Paging Dr. Watson


In the first quarter of 2012, IBM announced a partnership with Memorial Sloan-Kettering Cancer Center that would send Watson--the now famous supercomputer--to medical school, in a way, to see if it could learn to help diagnose and analyze certain cancers.

Less than a year later, Watson has digested more than 600,000 diagnostic reports, two million pages of medical journal articles, 1.5 million patient records and absorbed 14,700 hours of hands-on training. The new doctor is in the house.

A new and improved version of Watson has joined the oncology staff at the center. You can see Watson in action in this YouTube video.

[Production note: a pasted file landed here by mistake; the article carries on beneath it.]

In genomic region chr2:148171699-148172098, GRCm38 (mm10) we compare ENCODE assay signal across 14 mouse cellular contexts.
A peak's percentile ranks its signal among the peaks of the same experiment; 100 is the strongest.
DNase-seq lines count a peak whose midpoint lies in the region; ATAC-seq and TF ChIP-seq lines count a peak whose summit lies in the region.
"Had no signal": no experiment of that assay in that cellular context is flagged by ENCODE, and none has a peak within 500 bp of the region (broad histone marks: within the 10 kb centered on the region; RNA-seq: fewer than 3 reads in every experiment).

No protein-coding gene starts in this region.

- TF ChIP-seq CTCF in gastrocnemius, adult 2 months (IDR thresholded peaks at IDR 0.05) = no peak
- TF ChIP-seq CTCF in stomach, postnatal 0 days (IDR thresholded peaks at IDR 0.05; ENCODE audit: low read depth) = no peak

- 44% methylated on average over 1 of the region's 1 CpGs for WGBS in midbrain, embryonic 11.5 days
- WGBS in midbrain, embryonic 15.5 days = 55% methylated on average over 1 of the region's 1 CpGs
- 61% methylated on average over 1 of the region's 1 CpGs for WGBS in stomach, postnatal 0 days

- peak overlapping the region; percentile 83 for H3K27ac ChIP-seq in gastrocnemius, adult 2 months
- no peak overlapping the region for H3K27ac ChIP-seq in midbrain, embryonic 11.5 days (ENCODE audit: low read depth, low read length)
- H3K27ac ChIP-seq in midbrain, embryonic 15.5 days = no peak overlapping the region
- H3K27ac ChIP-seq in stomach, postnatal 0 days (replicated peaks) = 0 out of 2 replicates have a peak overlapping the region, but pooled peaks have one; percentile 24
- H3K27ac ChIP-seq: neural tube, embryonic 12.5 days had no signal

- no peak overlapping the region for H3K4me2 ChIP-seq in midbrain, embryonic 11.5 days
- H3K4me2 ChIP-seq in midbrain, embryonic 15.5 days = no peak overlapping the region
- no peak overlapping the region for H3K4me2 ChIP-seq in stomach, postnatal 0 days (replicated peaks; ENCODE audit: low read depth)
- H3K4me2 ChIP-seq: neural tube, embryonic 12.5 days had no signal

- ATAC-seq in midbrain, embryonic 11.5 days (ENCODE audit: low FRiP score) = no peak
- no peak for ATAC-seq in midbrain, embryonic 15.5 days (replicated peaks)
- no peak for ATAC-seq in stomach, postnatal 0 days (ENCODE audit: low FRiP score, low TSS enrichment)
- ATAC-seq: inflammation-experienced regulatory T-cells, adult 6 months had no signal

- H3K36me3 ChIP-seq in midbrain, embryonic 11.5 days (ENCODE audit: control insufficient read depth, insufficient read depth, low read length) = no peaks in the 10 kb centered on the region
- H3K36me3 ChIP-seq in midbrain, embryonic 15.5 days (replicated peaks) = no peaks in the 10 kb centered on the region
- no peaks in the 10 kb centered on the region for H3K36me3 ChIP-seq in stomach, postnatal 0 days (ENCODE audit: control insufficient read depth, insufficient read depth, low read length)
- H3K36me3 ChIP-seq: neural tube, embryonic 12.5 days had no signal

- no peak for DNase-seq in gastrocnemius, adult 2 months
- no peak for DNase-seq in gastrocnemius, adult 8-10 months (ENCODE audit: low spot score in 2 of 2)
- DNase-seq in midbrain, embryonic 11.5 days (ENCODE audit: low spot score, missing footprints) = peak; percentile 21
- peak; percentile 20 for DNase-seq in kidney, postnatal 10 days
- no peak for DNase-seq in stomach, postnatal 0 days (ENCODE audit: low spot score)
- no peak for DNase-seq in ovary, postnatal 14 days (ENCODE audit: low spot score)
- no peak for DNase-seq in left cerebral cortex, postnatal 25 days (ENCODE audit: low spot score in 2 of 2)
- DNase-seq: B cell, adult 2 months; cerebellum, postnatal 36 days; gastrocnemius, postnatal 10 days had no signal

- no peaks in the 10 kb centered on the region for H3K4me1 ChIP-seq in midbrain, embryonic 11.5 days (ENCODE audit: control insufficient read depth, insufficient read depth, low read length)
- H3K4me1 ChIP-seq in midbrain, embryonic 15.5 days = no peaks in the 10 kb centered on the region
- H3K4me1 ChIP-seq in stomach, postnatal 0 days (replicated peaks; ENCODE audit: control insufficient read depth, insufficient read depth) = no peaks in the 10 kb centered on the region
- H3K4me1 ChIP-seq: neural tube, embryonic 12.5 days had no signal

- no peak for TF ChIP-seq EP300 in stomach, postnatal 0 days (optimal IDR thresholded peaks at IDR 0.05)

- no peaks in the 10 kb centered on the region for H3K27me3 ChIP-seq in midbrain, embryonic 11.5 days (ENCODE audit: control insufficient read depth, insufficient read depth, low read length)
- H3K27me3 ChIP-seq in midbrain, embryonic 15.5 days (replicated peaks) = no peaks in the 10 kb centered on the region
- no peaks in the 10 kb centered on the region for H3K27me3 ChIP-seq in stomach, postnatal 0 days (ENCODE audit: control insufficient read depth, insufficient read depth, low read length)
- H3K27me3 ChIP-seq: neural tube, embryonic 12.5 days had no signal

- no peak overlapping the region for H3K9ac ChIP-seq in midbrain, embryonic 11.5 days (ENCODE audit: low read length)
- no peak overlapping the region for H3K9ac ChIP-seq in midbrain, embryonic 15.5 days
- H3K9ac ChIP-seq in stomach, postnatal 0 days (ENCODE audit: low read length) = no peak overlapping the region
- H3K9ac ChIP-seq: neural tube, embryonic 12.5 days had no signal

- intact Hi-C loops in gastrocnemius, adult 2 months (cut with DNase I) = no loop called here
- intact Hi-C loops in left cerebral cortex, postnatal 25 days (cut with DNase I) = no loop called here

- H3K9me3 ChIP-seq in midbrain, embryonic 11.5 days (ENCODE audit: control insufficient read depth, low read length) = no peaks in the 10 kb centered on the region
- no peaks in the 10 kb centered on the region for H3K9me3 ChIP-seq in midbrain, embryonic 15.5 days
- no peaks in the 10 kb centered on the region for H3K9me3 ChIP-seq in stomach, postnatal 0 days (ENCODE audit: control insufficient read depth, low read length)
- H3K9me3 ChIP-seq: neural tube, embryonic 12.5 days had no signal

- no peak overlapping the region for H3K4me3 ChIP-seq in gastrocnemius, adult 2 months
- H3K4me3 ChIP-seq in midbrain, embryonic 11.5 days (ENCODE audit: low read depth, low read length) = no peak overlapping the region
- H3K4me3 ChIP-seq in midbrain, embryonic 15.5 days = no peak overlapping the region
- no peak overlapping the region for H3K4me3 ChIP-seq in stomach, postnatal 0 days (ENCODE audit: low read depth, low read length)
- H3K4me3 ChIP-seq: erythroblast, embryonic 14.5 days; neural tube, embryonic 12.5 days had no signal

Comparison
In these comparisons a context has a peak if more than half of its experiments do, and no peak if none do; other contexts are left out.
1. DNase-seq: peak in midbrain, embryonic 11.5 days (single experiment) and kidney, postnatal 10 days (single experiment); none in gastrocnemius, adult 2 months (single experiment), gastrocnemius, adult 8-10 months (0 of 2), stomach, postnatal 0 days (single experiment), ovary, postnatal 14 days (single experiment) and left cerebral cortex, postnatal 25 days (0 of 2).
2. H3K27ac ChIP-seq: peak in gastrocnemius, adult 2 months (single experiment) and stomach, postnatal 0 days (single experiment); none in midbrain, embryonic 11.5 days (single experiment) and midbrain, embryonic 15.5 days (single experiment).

Gizmag said that the first commercial big data applications for IBM's (NYSE: IBM) Watson cognitive computer have been developed by IBM, health-care facilitator WellPoint, and the Memorial Sloan-Kettering Cancer Center. The applications represent a breakthrough in the development of evidence-based decision support systems, the article noted.

WebMD highlighted the first application, which recommends the best drug treatment options for patients with late-stage cancers called adenocarcinomas. Mark Kris, MD, of Memorial Sloan-Kettering Cancer Center, said adenocarcinomas are the most common form of lung cancer, and chemotherapy is the most common form of treatment.

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